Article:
The present invention itself, together with further objects and attendant advantages, will be best understood by reference to the following detailed description, taken in conjunction with the accompanying drawing.
 For a more complete understanding of this invention reference should now be had to the embodiments illustrated in greater detail in the accompanying figures and described below by way of examples of the invention wherein:
FIG. 1 is a perspective and block diagrammatic view of a vehicle seat system incorporating a heating element in accordance with an embodiment of the present invention.
FIG. 2 shows a cross-section of an example of application for an areal heating element in accordance with the present invention.
FIG. 3 shows a cross-section of a first embodiment, by way of example, of a heating element according to the present invention.
FIG. 4 shows a top view of a second embodiment by way of example, of a heating element according to the present invention.
FIG. 5 shows a top view of a third embodiment by way of example, of a heating element according to the present invention.
FIG. 6 shows a top view of a contacting area of a fourth embodiment of a heating element according to the present invention.
FIG. 7 shows a cross-section of a contacting area according to FIG. 6.
FIG. 8 shows an enlargement of detail X in FIG. 7.
FIG. 9 shows heating curves of various PTC materials which may be used in a heating element according to the present invention.
FIG. 10 shows a top view of a seating surface of an air-conditioned seat including a heating element according to the present invention.
 In the following figures, the same reference numerals are used to refer to the same components. While the present invention is described as a heating element for use within a vehicle seating system, it may be adapted and applied to various systems including steering wheel systems or other vehicle or non-vehicle systems requiring a heated tactile surface. In this regard, in the following description, various operating parameters and components are described for several constructed embodiments. These specific parameters and components are included as examples only and are not meant to be limiting.
 Referring now to FIG. 1, a perspective and block diagrammatic view of a vehicle seat 50 incorporating a heating element 1 according to an embodiment of the present invention is shown. The heating element 1 is electrically coupled to a controller 52 including a power source 54 by way of a connector which may be a contacting member 10 as described in more detail below. In this example, electrical power is transferred to the heating element 1 to warm an upper surface 56 of the seat cushion 57 of the seat 50. Of course, another heating element 1 could also be incorporated into the backrest 58 to similarly warm that portion of the seat 50 as well. As shown, the heating element 1 is contained within a seat cover 30 and is beneath and near the upper surface 56 to provide efficient transfer of thermal energy from the heating element 1 to the upper surface 56. The heating element 1 could also be incorporated into other portions of the seat cushion, as described below, and the seat system 50 could also include a fan or blower 60 electrically coupled to the controller 52 for directing air across the heating element 1 towards the upper surface 56. A similar arrangement could also be included in the backrest 58.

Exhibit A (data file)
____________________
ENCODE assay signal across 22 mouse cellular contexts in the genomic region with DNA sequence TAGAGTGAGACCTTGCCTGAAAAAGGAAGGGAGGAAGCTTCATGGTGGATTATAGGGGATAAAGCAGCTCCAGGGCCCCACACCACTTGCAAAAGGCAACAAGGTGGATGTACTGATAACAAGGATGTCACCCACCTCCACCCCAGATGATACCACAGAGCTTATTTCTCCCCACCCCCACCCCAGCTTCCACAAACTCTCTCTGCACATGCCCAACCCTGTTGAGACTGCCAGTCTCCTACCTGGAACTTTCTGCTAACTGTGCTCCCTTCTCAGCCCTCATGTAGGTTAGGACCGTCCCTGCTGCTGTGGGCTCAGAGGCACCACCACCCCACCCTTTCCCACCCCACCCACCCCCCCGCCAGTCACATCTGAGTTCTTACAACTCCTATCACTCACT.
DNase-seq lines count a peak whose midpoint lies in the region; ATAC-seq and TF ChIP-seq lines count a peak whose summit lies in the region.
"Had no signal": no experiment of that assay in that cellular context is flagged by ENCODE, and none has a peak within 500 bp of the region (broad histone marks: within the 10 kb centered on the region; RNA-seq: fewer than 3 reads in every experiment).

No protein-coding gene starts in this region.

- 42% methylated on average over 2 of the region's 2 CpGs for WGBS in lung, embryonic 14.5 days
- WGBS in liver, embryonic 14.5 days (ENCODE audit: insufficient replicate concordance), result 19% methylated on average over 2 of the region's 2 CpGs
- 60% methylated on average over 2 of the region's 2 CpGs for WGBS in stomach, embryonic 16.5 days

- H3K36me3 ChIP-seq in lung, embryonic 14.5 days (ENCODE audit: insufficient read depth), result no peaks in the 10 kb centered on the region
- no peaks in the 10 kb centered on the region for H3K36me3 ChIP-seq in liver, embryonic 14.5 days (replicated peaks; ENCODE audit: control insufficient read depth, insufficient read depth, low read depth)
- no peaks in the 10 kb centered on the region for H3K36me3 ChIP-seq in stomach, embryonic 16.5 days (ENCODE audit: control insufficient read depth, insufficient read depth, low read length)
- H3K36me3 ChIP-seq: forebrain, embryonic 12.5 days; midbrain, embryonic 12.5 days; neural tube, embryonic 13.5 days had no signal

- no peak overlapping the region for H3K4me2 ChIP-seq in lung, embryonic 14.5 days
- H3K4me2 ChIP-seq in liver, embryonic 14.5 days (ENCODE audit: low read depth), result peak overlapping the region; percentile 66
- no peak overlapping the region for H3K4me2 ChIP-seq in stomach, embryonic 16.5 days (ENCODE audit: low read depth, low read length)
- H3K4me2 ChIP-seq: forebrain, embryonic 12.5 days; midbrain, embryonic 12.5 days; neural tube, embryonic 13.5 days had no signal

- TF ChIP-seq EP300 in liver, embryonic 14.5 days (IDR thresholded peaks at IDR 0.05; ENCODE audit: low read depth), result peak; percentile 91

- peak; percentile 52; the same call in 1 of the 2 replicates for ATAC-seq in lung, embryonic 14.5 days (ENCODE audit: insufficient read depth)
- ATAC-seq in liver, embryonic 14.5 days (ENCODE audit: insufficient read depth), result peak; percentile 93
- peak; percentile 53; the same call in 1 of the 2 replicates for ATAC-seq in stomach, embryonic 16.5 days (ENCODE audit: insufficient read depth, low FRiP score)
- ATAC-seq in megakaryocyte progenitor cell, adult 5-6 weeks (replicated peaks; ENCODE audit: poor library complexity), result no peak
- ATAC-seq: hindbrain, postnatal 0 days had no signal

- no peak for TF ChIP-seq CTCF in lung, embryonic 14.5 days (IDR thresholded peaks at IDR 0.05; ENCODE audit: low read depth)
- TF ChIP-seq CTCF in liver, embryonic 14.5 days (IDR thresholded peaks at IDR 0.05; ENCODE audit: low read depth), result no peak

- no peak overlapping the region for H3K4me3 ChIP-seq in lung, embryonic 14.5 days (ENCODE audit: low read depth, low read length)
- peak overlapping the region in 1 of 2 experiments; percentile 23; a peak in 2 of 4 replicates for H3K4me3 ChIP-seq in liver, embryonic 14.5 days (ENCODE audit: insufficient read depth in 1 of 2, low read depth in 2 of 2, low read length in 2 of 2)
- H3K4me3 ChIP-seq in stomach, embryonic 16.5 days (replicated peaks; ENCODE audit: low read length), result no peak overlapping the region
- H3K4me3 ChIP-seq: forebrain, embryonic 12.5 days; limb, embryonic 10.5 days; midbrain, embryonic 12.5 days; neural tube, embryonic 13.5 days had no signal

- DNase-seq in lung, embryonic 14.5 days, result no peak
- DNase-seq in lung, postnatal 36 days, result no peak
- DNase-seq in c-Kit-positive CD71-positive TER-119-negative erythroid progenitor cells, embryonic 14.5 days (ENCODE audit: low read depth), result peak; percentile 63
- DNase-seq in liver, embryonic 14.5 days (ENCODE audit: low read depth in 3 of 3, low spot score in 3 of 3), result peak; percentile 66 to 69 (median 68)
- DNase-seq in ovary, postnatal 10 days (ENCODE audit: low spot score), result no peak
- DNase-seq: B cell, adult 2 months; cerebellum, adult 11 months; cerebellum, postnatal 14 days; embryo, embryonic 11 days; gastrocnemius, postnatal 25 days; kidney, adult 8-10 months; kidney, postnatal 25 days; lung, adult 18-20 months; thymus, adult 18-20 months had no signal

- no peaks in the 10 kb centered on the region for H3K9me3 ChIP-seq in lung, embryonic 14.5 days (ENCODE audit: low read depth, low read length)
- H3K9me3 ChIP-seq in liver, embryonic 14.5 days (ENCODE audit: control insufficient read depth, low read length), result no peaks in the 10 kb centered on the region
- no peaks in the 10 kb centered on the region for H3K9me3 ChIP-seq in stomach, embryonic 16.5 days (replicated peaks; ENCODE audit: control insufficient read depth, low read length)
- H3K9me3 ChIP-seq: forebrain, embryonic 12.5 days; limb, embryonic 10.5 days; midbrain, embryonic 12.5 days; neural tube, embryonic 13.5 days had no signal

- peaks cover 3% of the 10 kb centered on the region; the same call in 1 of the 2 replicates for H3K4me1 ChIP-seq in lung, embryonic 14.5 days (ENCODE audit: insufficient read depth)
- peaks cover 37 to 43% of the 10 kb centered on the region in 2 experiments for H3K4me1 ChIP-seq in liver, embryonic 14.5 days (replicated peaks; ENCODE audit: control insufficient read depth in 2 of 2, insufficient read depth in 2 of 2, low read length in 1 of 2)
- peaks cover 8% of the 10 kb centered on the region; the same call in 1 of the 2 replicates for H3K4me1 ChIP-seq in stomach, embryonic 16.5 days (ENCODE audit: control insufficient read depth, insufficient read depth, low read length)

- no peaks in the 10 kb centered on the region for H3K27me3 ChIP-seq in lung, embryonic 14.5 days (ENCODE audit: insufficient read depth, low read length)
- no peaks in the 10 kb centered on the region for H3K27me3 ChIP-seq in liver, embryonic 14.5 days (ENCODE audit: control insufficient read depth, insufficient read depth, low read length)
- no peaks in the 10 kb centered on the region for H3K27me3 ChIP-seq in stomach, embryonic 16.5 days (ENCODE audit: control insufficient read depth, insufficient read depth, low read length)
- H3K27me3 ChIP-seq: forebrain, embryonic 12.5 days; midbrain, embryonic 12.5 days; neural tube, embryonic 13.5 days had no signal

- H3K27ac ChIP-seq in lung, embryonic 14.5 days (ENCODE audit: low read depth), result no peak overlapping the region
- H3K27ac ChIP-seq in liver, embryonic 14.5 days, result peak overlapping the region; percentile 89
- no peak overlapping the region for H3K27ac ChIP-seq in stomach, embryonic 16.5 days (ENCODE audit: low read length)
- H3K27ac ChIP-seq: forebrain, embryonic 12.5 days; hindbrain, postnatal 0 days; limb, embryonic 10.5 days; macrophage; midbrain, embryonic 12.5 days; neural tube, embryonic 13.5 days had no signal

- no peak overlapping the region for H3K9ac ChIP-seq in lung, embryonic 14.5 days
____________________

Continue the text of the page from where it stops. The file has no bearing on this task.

FIG. 2 shows a portion of a cross-section of a seat cushion 57 incorporating an areal, flexible heating element 1 according to the present invention. The heating element 1 is integrated in the upholstery of the seat. In this case, the heating element 1 is arranged on a core pad 36. The core pad 36 is generally of foam material. The core pad can be either cast or foam. The heating element 1 is covered with an intermediate padding 34, a so-called “foam backing” 32 arranged over the intermediate padding 34, and a covering material 30. The covering material 30 is usually fabric or leather, and may be perforated to aid in conveying air toward, or away from, the passenger. A heating element so arranged will heat surfaces in contact with a user rapidly and with low energy outlay.
FIG. 3 shows an embodiment of the heating element 1 in enlarged cross-section. The heating element 1 is thin-layered. As used herein, the term “thin-layered” means that the object, compared to its other dimensions, has a small thickness in the direction of its vertical extent 9. In the present embodiment by way of example, the heating element is about 1 mm in thickness.
 The heating element 1 comprises a thin-layered electrical heating resistance element 5. The heating resistance element layer is about 0.5 to 1.0 mm thick. The heating resistance element 5 is made up at least in part of a positive temperature coefficient (PTC) material. A PTC material exhibits a higher specific electrical resistance at high temperatures than at lower temperatures. In particular, when the electric heating resistance element 5 is connected to an electric potential, a certain temperature cannot be exceeded, because the specific resistance of the heating resistance 5 will approach infinity. The PTC material may for example be a polymer treated with carbon black particles.